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Unconventional Yarns: 5 Recommendations for Creative Yarn Craft

In the last decade, knitting, crocheting, embroidery basically all types of needlework have seen an explosion in popularity. However, it's easy to get bored with the basics after your fiftieth matching hat and scarf set. If you're looking for a project of a more unconventional nature, the following recommendations may suit you.

Recycling: Recycling old sweaters can be one of the most economical ways to obtain large amounts of yarn. The key to picking a usable sweater is to check the seam type on the sides and sleeves. If the edges are not visible and the panels have been sealed off or cut after seaming, the yarn will be in hundreds of small pieces instead of a few very long ones. Each piece of the sweater should separate easily when the seam is cut. Another factor to be aware of is colorwork: if there is a lot of intarsia or other intricate patterning, some of the yarn may be in smaller pieces that are not suitable for a full project on their own. Because wool fibers turn to felt if agitated or not properly cared for, wool is not always an ideal choice for deconstructing and must be subject to careful examination. Thrift stores are a prime location for sweater-hunting and can contain many hidden treasures, although it isn't possible to know beforehand what will be available. Old sweaters that are no longer worn, as well as blankets and scarves, can also be unraveled and repurposed.

Remnants: Have too many yarn remnants that aren't long enough for a scrap yarn project? Deconstruct them by pulling apart any plies (getting as close to the base fibers as possible) and spin them together. Remnants tend to be delicate and finicky to work with, so a drop spindle is recommended. If they aren't holding together well on their own, they can be added into another fiber meant for spinning. The result will be a completely unique skein of yarn that also contains a story: the history of your projects. Remnants that resist both of these methods can still be used as supplemental stuffing for plush toys. Fans of rug hooking may want to try integrating remnants (at least two inches in length) into their projects or designing a new pattern from scratch.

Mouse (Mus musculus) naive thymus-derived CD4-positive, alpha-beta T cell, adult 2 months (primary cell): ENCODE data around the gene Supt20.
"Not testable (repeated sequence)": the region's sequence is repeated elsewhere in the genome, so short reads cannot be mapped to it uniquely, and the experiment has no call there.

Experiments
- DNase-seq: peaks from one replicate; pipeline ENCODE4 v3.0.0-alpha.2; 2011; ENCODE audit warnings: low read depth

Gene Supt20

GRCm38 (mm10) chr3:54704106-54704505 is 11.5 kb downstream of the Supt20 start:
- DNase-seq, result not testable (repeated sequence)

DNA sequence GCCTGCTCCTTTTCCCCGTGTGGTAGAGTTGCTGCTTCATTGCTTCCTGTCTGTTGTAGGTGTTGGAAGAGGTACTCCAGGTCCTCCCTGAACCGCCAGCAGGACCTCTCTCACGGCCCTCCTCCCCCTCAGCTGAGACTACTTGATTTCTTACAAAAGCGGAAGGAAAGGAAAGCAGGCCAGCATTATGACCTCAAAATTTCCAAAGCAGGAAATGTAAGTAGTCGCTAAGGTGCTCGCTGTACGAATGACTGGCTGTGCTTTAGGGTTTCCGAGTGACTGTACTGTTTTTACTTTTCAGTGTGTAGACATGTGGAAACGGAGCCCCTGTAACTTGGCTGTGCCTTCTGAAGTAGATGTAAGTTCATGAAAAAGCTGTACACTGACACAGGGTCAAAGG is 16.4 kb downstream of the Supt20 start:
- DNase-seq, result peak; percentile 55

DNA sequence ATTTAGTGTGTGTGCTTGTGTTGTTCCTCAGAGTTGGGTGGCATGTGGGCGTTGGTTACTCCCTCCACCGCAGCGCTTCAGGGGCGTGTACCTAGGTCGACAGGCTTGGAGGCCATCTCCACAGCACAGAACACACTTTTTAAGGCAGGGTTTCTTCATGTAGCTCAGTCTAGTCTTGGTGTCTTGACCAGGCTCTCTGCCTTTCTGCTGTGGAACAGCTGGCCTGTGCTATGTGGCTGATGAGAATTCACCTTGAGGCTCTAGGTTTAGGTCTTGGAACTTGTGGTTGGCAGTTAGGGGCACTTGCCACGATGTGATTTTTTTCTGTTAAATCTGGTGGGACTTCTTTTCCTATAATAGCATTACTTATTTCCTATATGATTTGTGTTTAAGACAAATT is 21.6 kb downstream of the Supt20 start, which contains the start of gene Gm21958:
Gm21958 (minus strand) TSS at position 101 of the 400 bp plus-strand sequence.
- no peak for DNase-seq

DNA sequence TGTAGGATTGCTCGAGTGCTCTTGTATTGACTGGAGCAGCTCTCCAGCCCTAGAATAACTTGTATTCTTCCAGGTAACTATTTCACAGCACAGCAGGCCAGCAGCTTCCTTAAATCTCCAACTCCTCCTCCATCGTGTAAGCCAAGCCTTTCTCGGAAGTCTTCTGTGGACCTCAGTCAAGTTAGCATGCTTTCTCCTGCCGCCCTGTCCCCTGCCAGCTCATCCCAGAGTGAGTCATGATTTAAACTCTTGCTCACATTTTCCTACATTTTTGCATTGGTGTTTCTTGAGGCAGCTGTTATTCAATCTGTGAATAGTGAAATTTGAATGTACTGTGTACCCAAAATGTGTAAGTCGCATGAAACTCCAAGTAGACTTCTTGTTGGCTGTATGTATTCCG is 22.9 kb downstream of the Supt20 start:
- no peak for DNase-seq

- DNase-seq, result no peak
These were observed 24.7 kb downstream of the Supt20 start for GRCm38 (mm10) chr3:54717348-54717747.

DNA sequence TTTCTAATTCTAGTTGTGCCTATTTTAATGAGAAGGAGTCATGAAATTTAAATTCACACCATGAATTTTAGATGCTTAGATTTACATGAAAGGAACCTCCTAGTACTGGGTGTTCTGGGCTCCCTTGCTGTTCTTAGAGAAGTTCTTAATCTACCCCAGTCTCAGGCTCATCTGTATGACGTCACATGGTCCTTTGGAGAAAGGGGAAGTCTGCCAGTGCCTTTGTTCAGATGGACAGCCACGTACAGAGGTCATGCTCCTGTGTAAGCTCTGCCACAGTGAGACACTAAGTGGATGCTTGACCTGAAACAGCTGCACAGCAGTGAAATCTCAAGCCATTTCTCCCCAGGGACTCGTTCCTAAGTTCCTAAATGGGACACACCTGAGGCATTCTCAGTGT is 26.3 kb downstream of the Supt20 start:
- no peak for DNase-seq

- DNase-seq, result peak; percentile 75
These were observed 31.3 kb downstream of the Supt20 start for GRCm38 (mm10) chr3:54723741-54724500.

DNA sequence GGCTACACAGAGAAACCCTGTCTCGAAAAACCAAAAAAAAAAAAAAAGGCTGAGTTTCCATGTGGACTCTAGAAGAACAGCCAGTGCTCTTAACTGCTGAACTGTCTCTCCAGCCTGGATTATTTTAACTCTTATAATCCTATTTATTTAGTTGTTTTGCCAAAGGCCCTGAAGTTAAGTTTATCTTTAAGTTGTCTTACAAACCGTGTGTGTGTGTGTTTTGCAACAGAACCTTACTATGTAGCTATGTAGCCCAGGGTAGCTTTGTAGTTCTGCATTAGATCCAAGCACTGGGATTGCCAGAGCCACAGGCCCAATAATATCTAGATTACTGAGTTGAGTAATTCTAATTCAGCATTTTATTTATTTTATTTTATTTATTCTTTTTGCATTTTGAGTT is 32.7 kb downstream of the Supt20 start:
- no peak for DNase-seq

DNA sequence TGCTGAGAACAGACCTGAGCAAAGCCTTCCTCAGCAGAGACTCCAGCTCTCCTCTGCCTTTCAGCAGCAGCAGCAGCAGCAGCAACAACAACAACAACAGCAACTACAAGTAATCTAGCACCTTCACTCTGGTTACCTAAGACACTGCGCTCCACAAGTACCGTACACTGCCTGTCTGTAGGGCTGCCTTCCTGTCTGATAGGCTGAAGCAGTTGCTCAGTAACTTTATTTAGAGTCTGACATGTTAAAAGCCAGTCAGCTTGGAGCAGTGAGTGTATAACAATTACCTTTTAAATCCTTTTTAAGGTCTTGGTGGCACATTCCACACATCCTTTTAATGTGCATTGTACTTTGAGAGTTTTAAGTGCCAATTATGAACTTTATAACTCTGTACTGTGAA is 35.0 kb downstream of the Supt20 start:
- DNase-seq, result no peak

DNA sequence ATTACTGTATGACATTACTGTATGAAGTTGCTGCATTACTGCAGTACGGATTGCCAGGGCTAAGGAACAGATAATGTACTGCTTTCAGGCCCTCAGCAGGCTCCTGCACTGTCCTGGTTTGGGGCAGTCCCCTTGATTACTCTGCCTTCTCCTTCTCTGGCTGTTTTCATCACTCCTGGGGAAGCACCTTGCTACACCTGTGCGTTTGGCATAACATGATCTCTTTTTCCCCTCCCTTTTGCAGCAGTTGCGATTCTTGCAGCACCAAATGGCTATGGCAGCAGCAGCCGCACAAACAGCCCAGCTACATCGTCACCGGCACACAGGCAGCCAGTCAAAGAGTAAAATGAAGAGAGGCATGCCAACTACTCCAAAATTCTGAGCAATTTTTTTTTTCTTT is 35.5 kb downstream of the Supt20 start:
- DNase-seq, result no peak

Plastic yarn: Don't know what to do with all those plastic bags from the grocery store? Keep them out of landfills by turning them into yarn! Simply lie the bag flat and cut it into strips horizontally (the width of the strips will determine the yarn's thickness). These strips form loops that can be connected in a chain using a "loop to loop" knot . Twist can be added to the linked loops with the aid of a wheel or drop spindle in order to strengthen the yarn and prevent stretching, but this is not necessary, as the finished fabric is surprisingly durable. Plastic bag yarn is great for items that may get wet: bags for farmers' markets or the beach, mats for bar soap, or even shower scrubs. Wash by hand with just about any soap when necessary

Drop Spindle Top
Drop Spindle Top

Cotton-spinning made easier: For spinners who want easy access to cotton that can be more forgiving to work with than the raw fiber, everyday drugstore cotton balls are a surprisingly good alternative. Simply loosen them up and start spinning from the center of the ball. It will unroll from the inside out. When the ball is nearly used up, prepare the next ball in the same way, and tuck the remaining bit of the first ball into its center. Gently pinch the new ball shut over the old one and the two pieces will usually join automatically.

Hair of the dog: One of the most controversial spinning materials discussed today is pet hair. Although it may seem unusual, there is growing interest among pet-lovers, especially for the purpose of memorializing a beloved lost pet. Pet haircuts are usually the best way to get a large amount of hair at once, but brushing will also amass fibers over time. As with all spinning, long hair is easier to work with, but shorter hair is also possible to use with longer supplemental fibers. For those who like the idea but don't want the hassle of the process, there are a number of pet hair spinning services available online.

If all of these suggestions leave you looking for more unconventional challenges, just remember that almost anything long and flexible can become yarn with creative application: wires, electronic cables, cords, strips of fabric, and ropes of all sizes. Although many results of experimentation will be more art piece than functional, it can be a fun and interesting challenge to test the limits of unconventional yarn craft.

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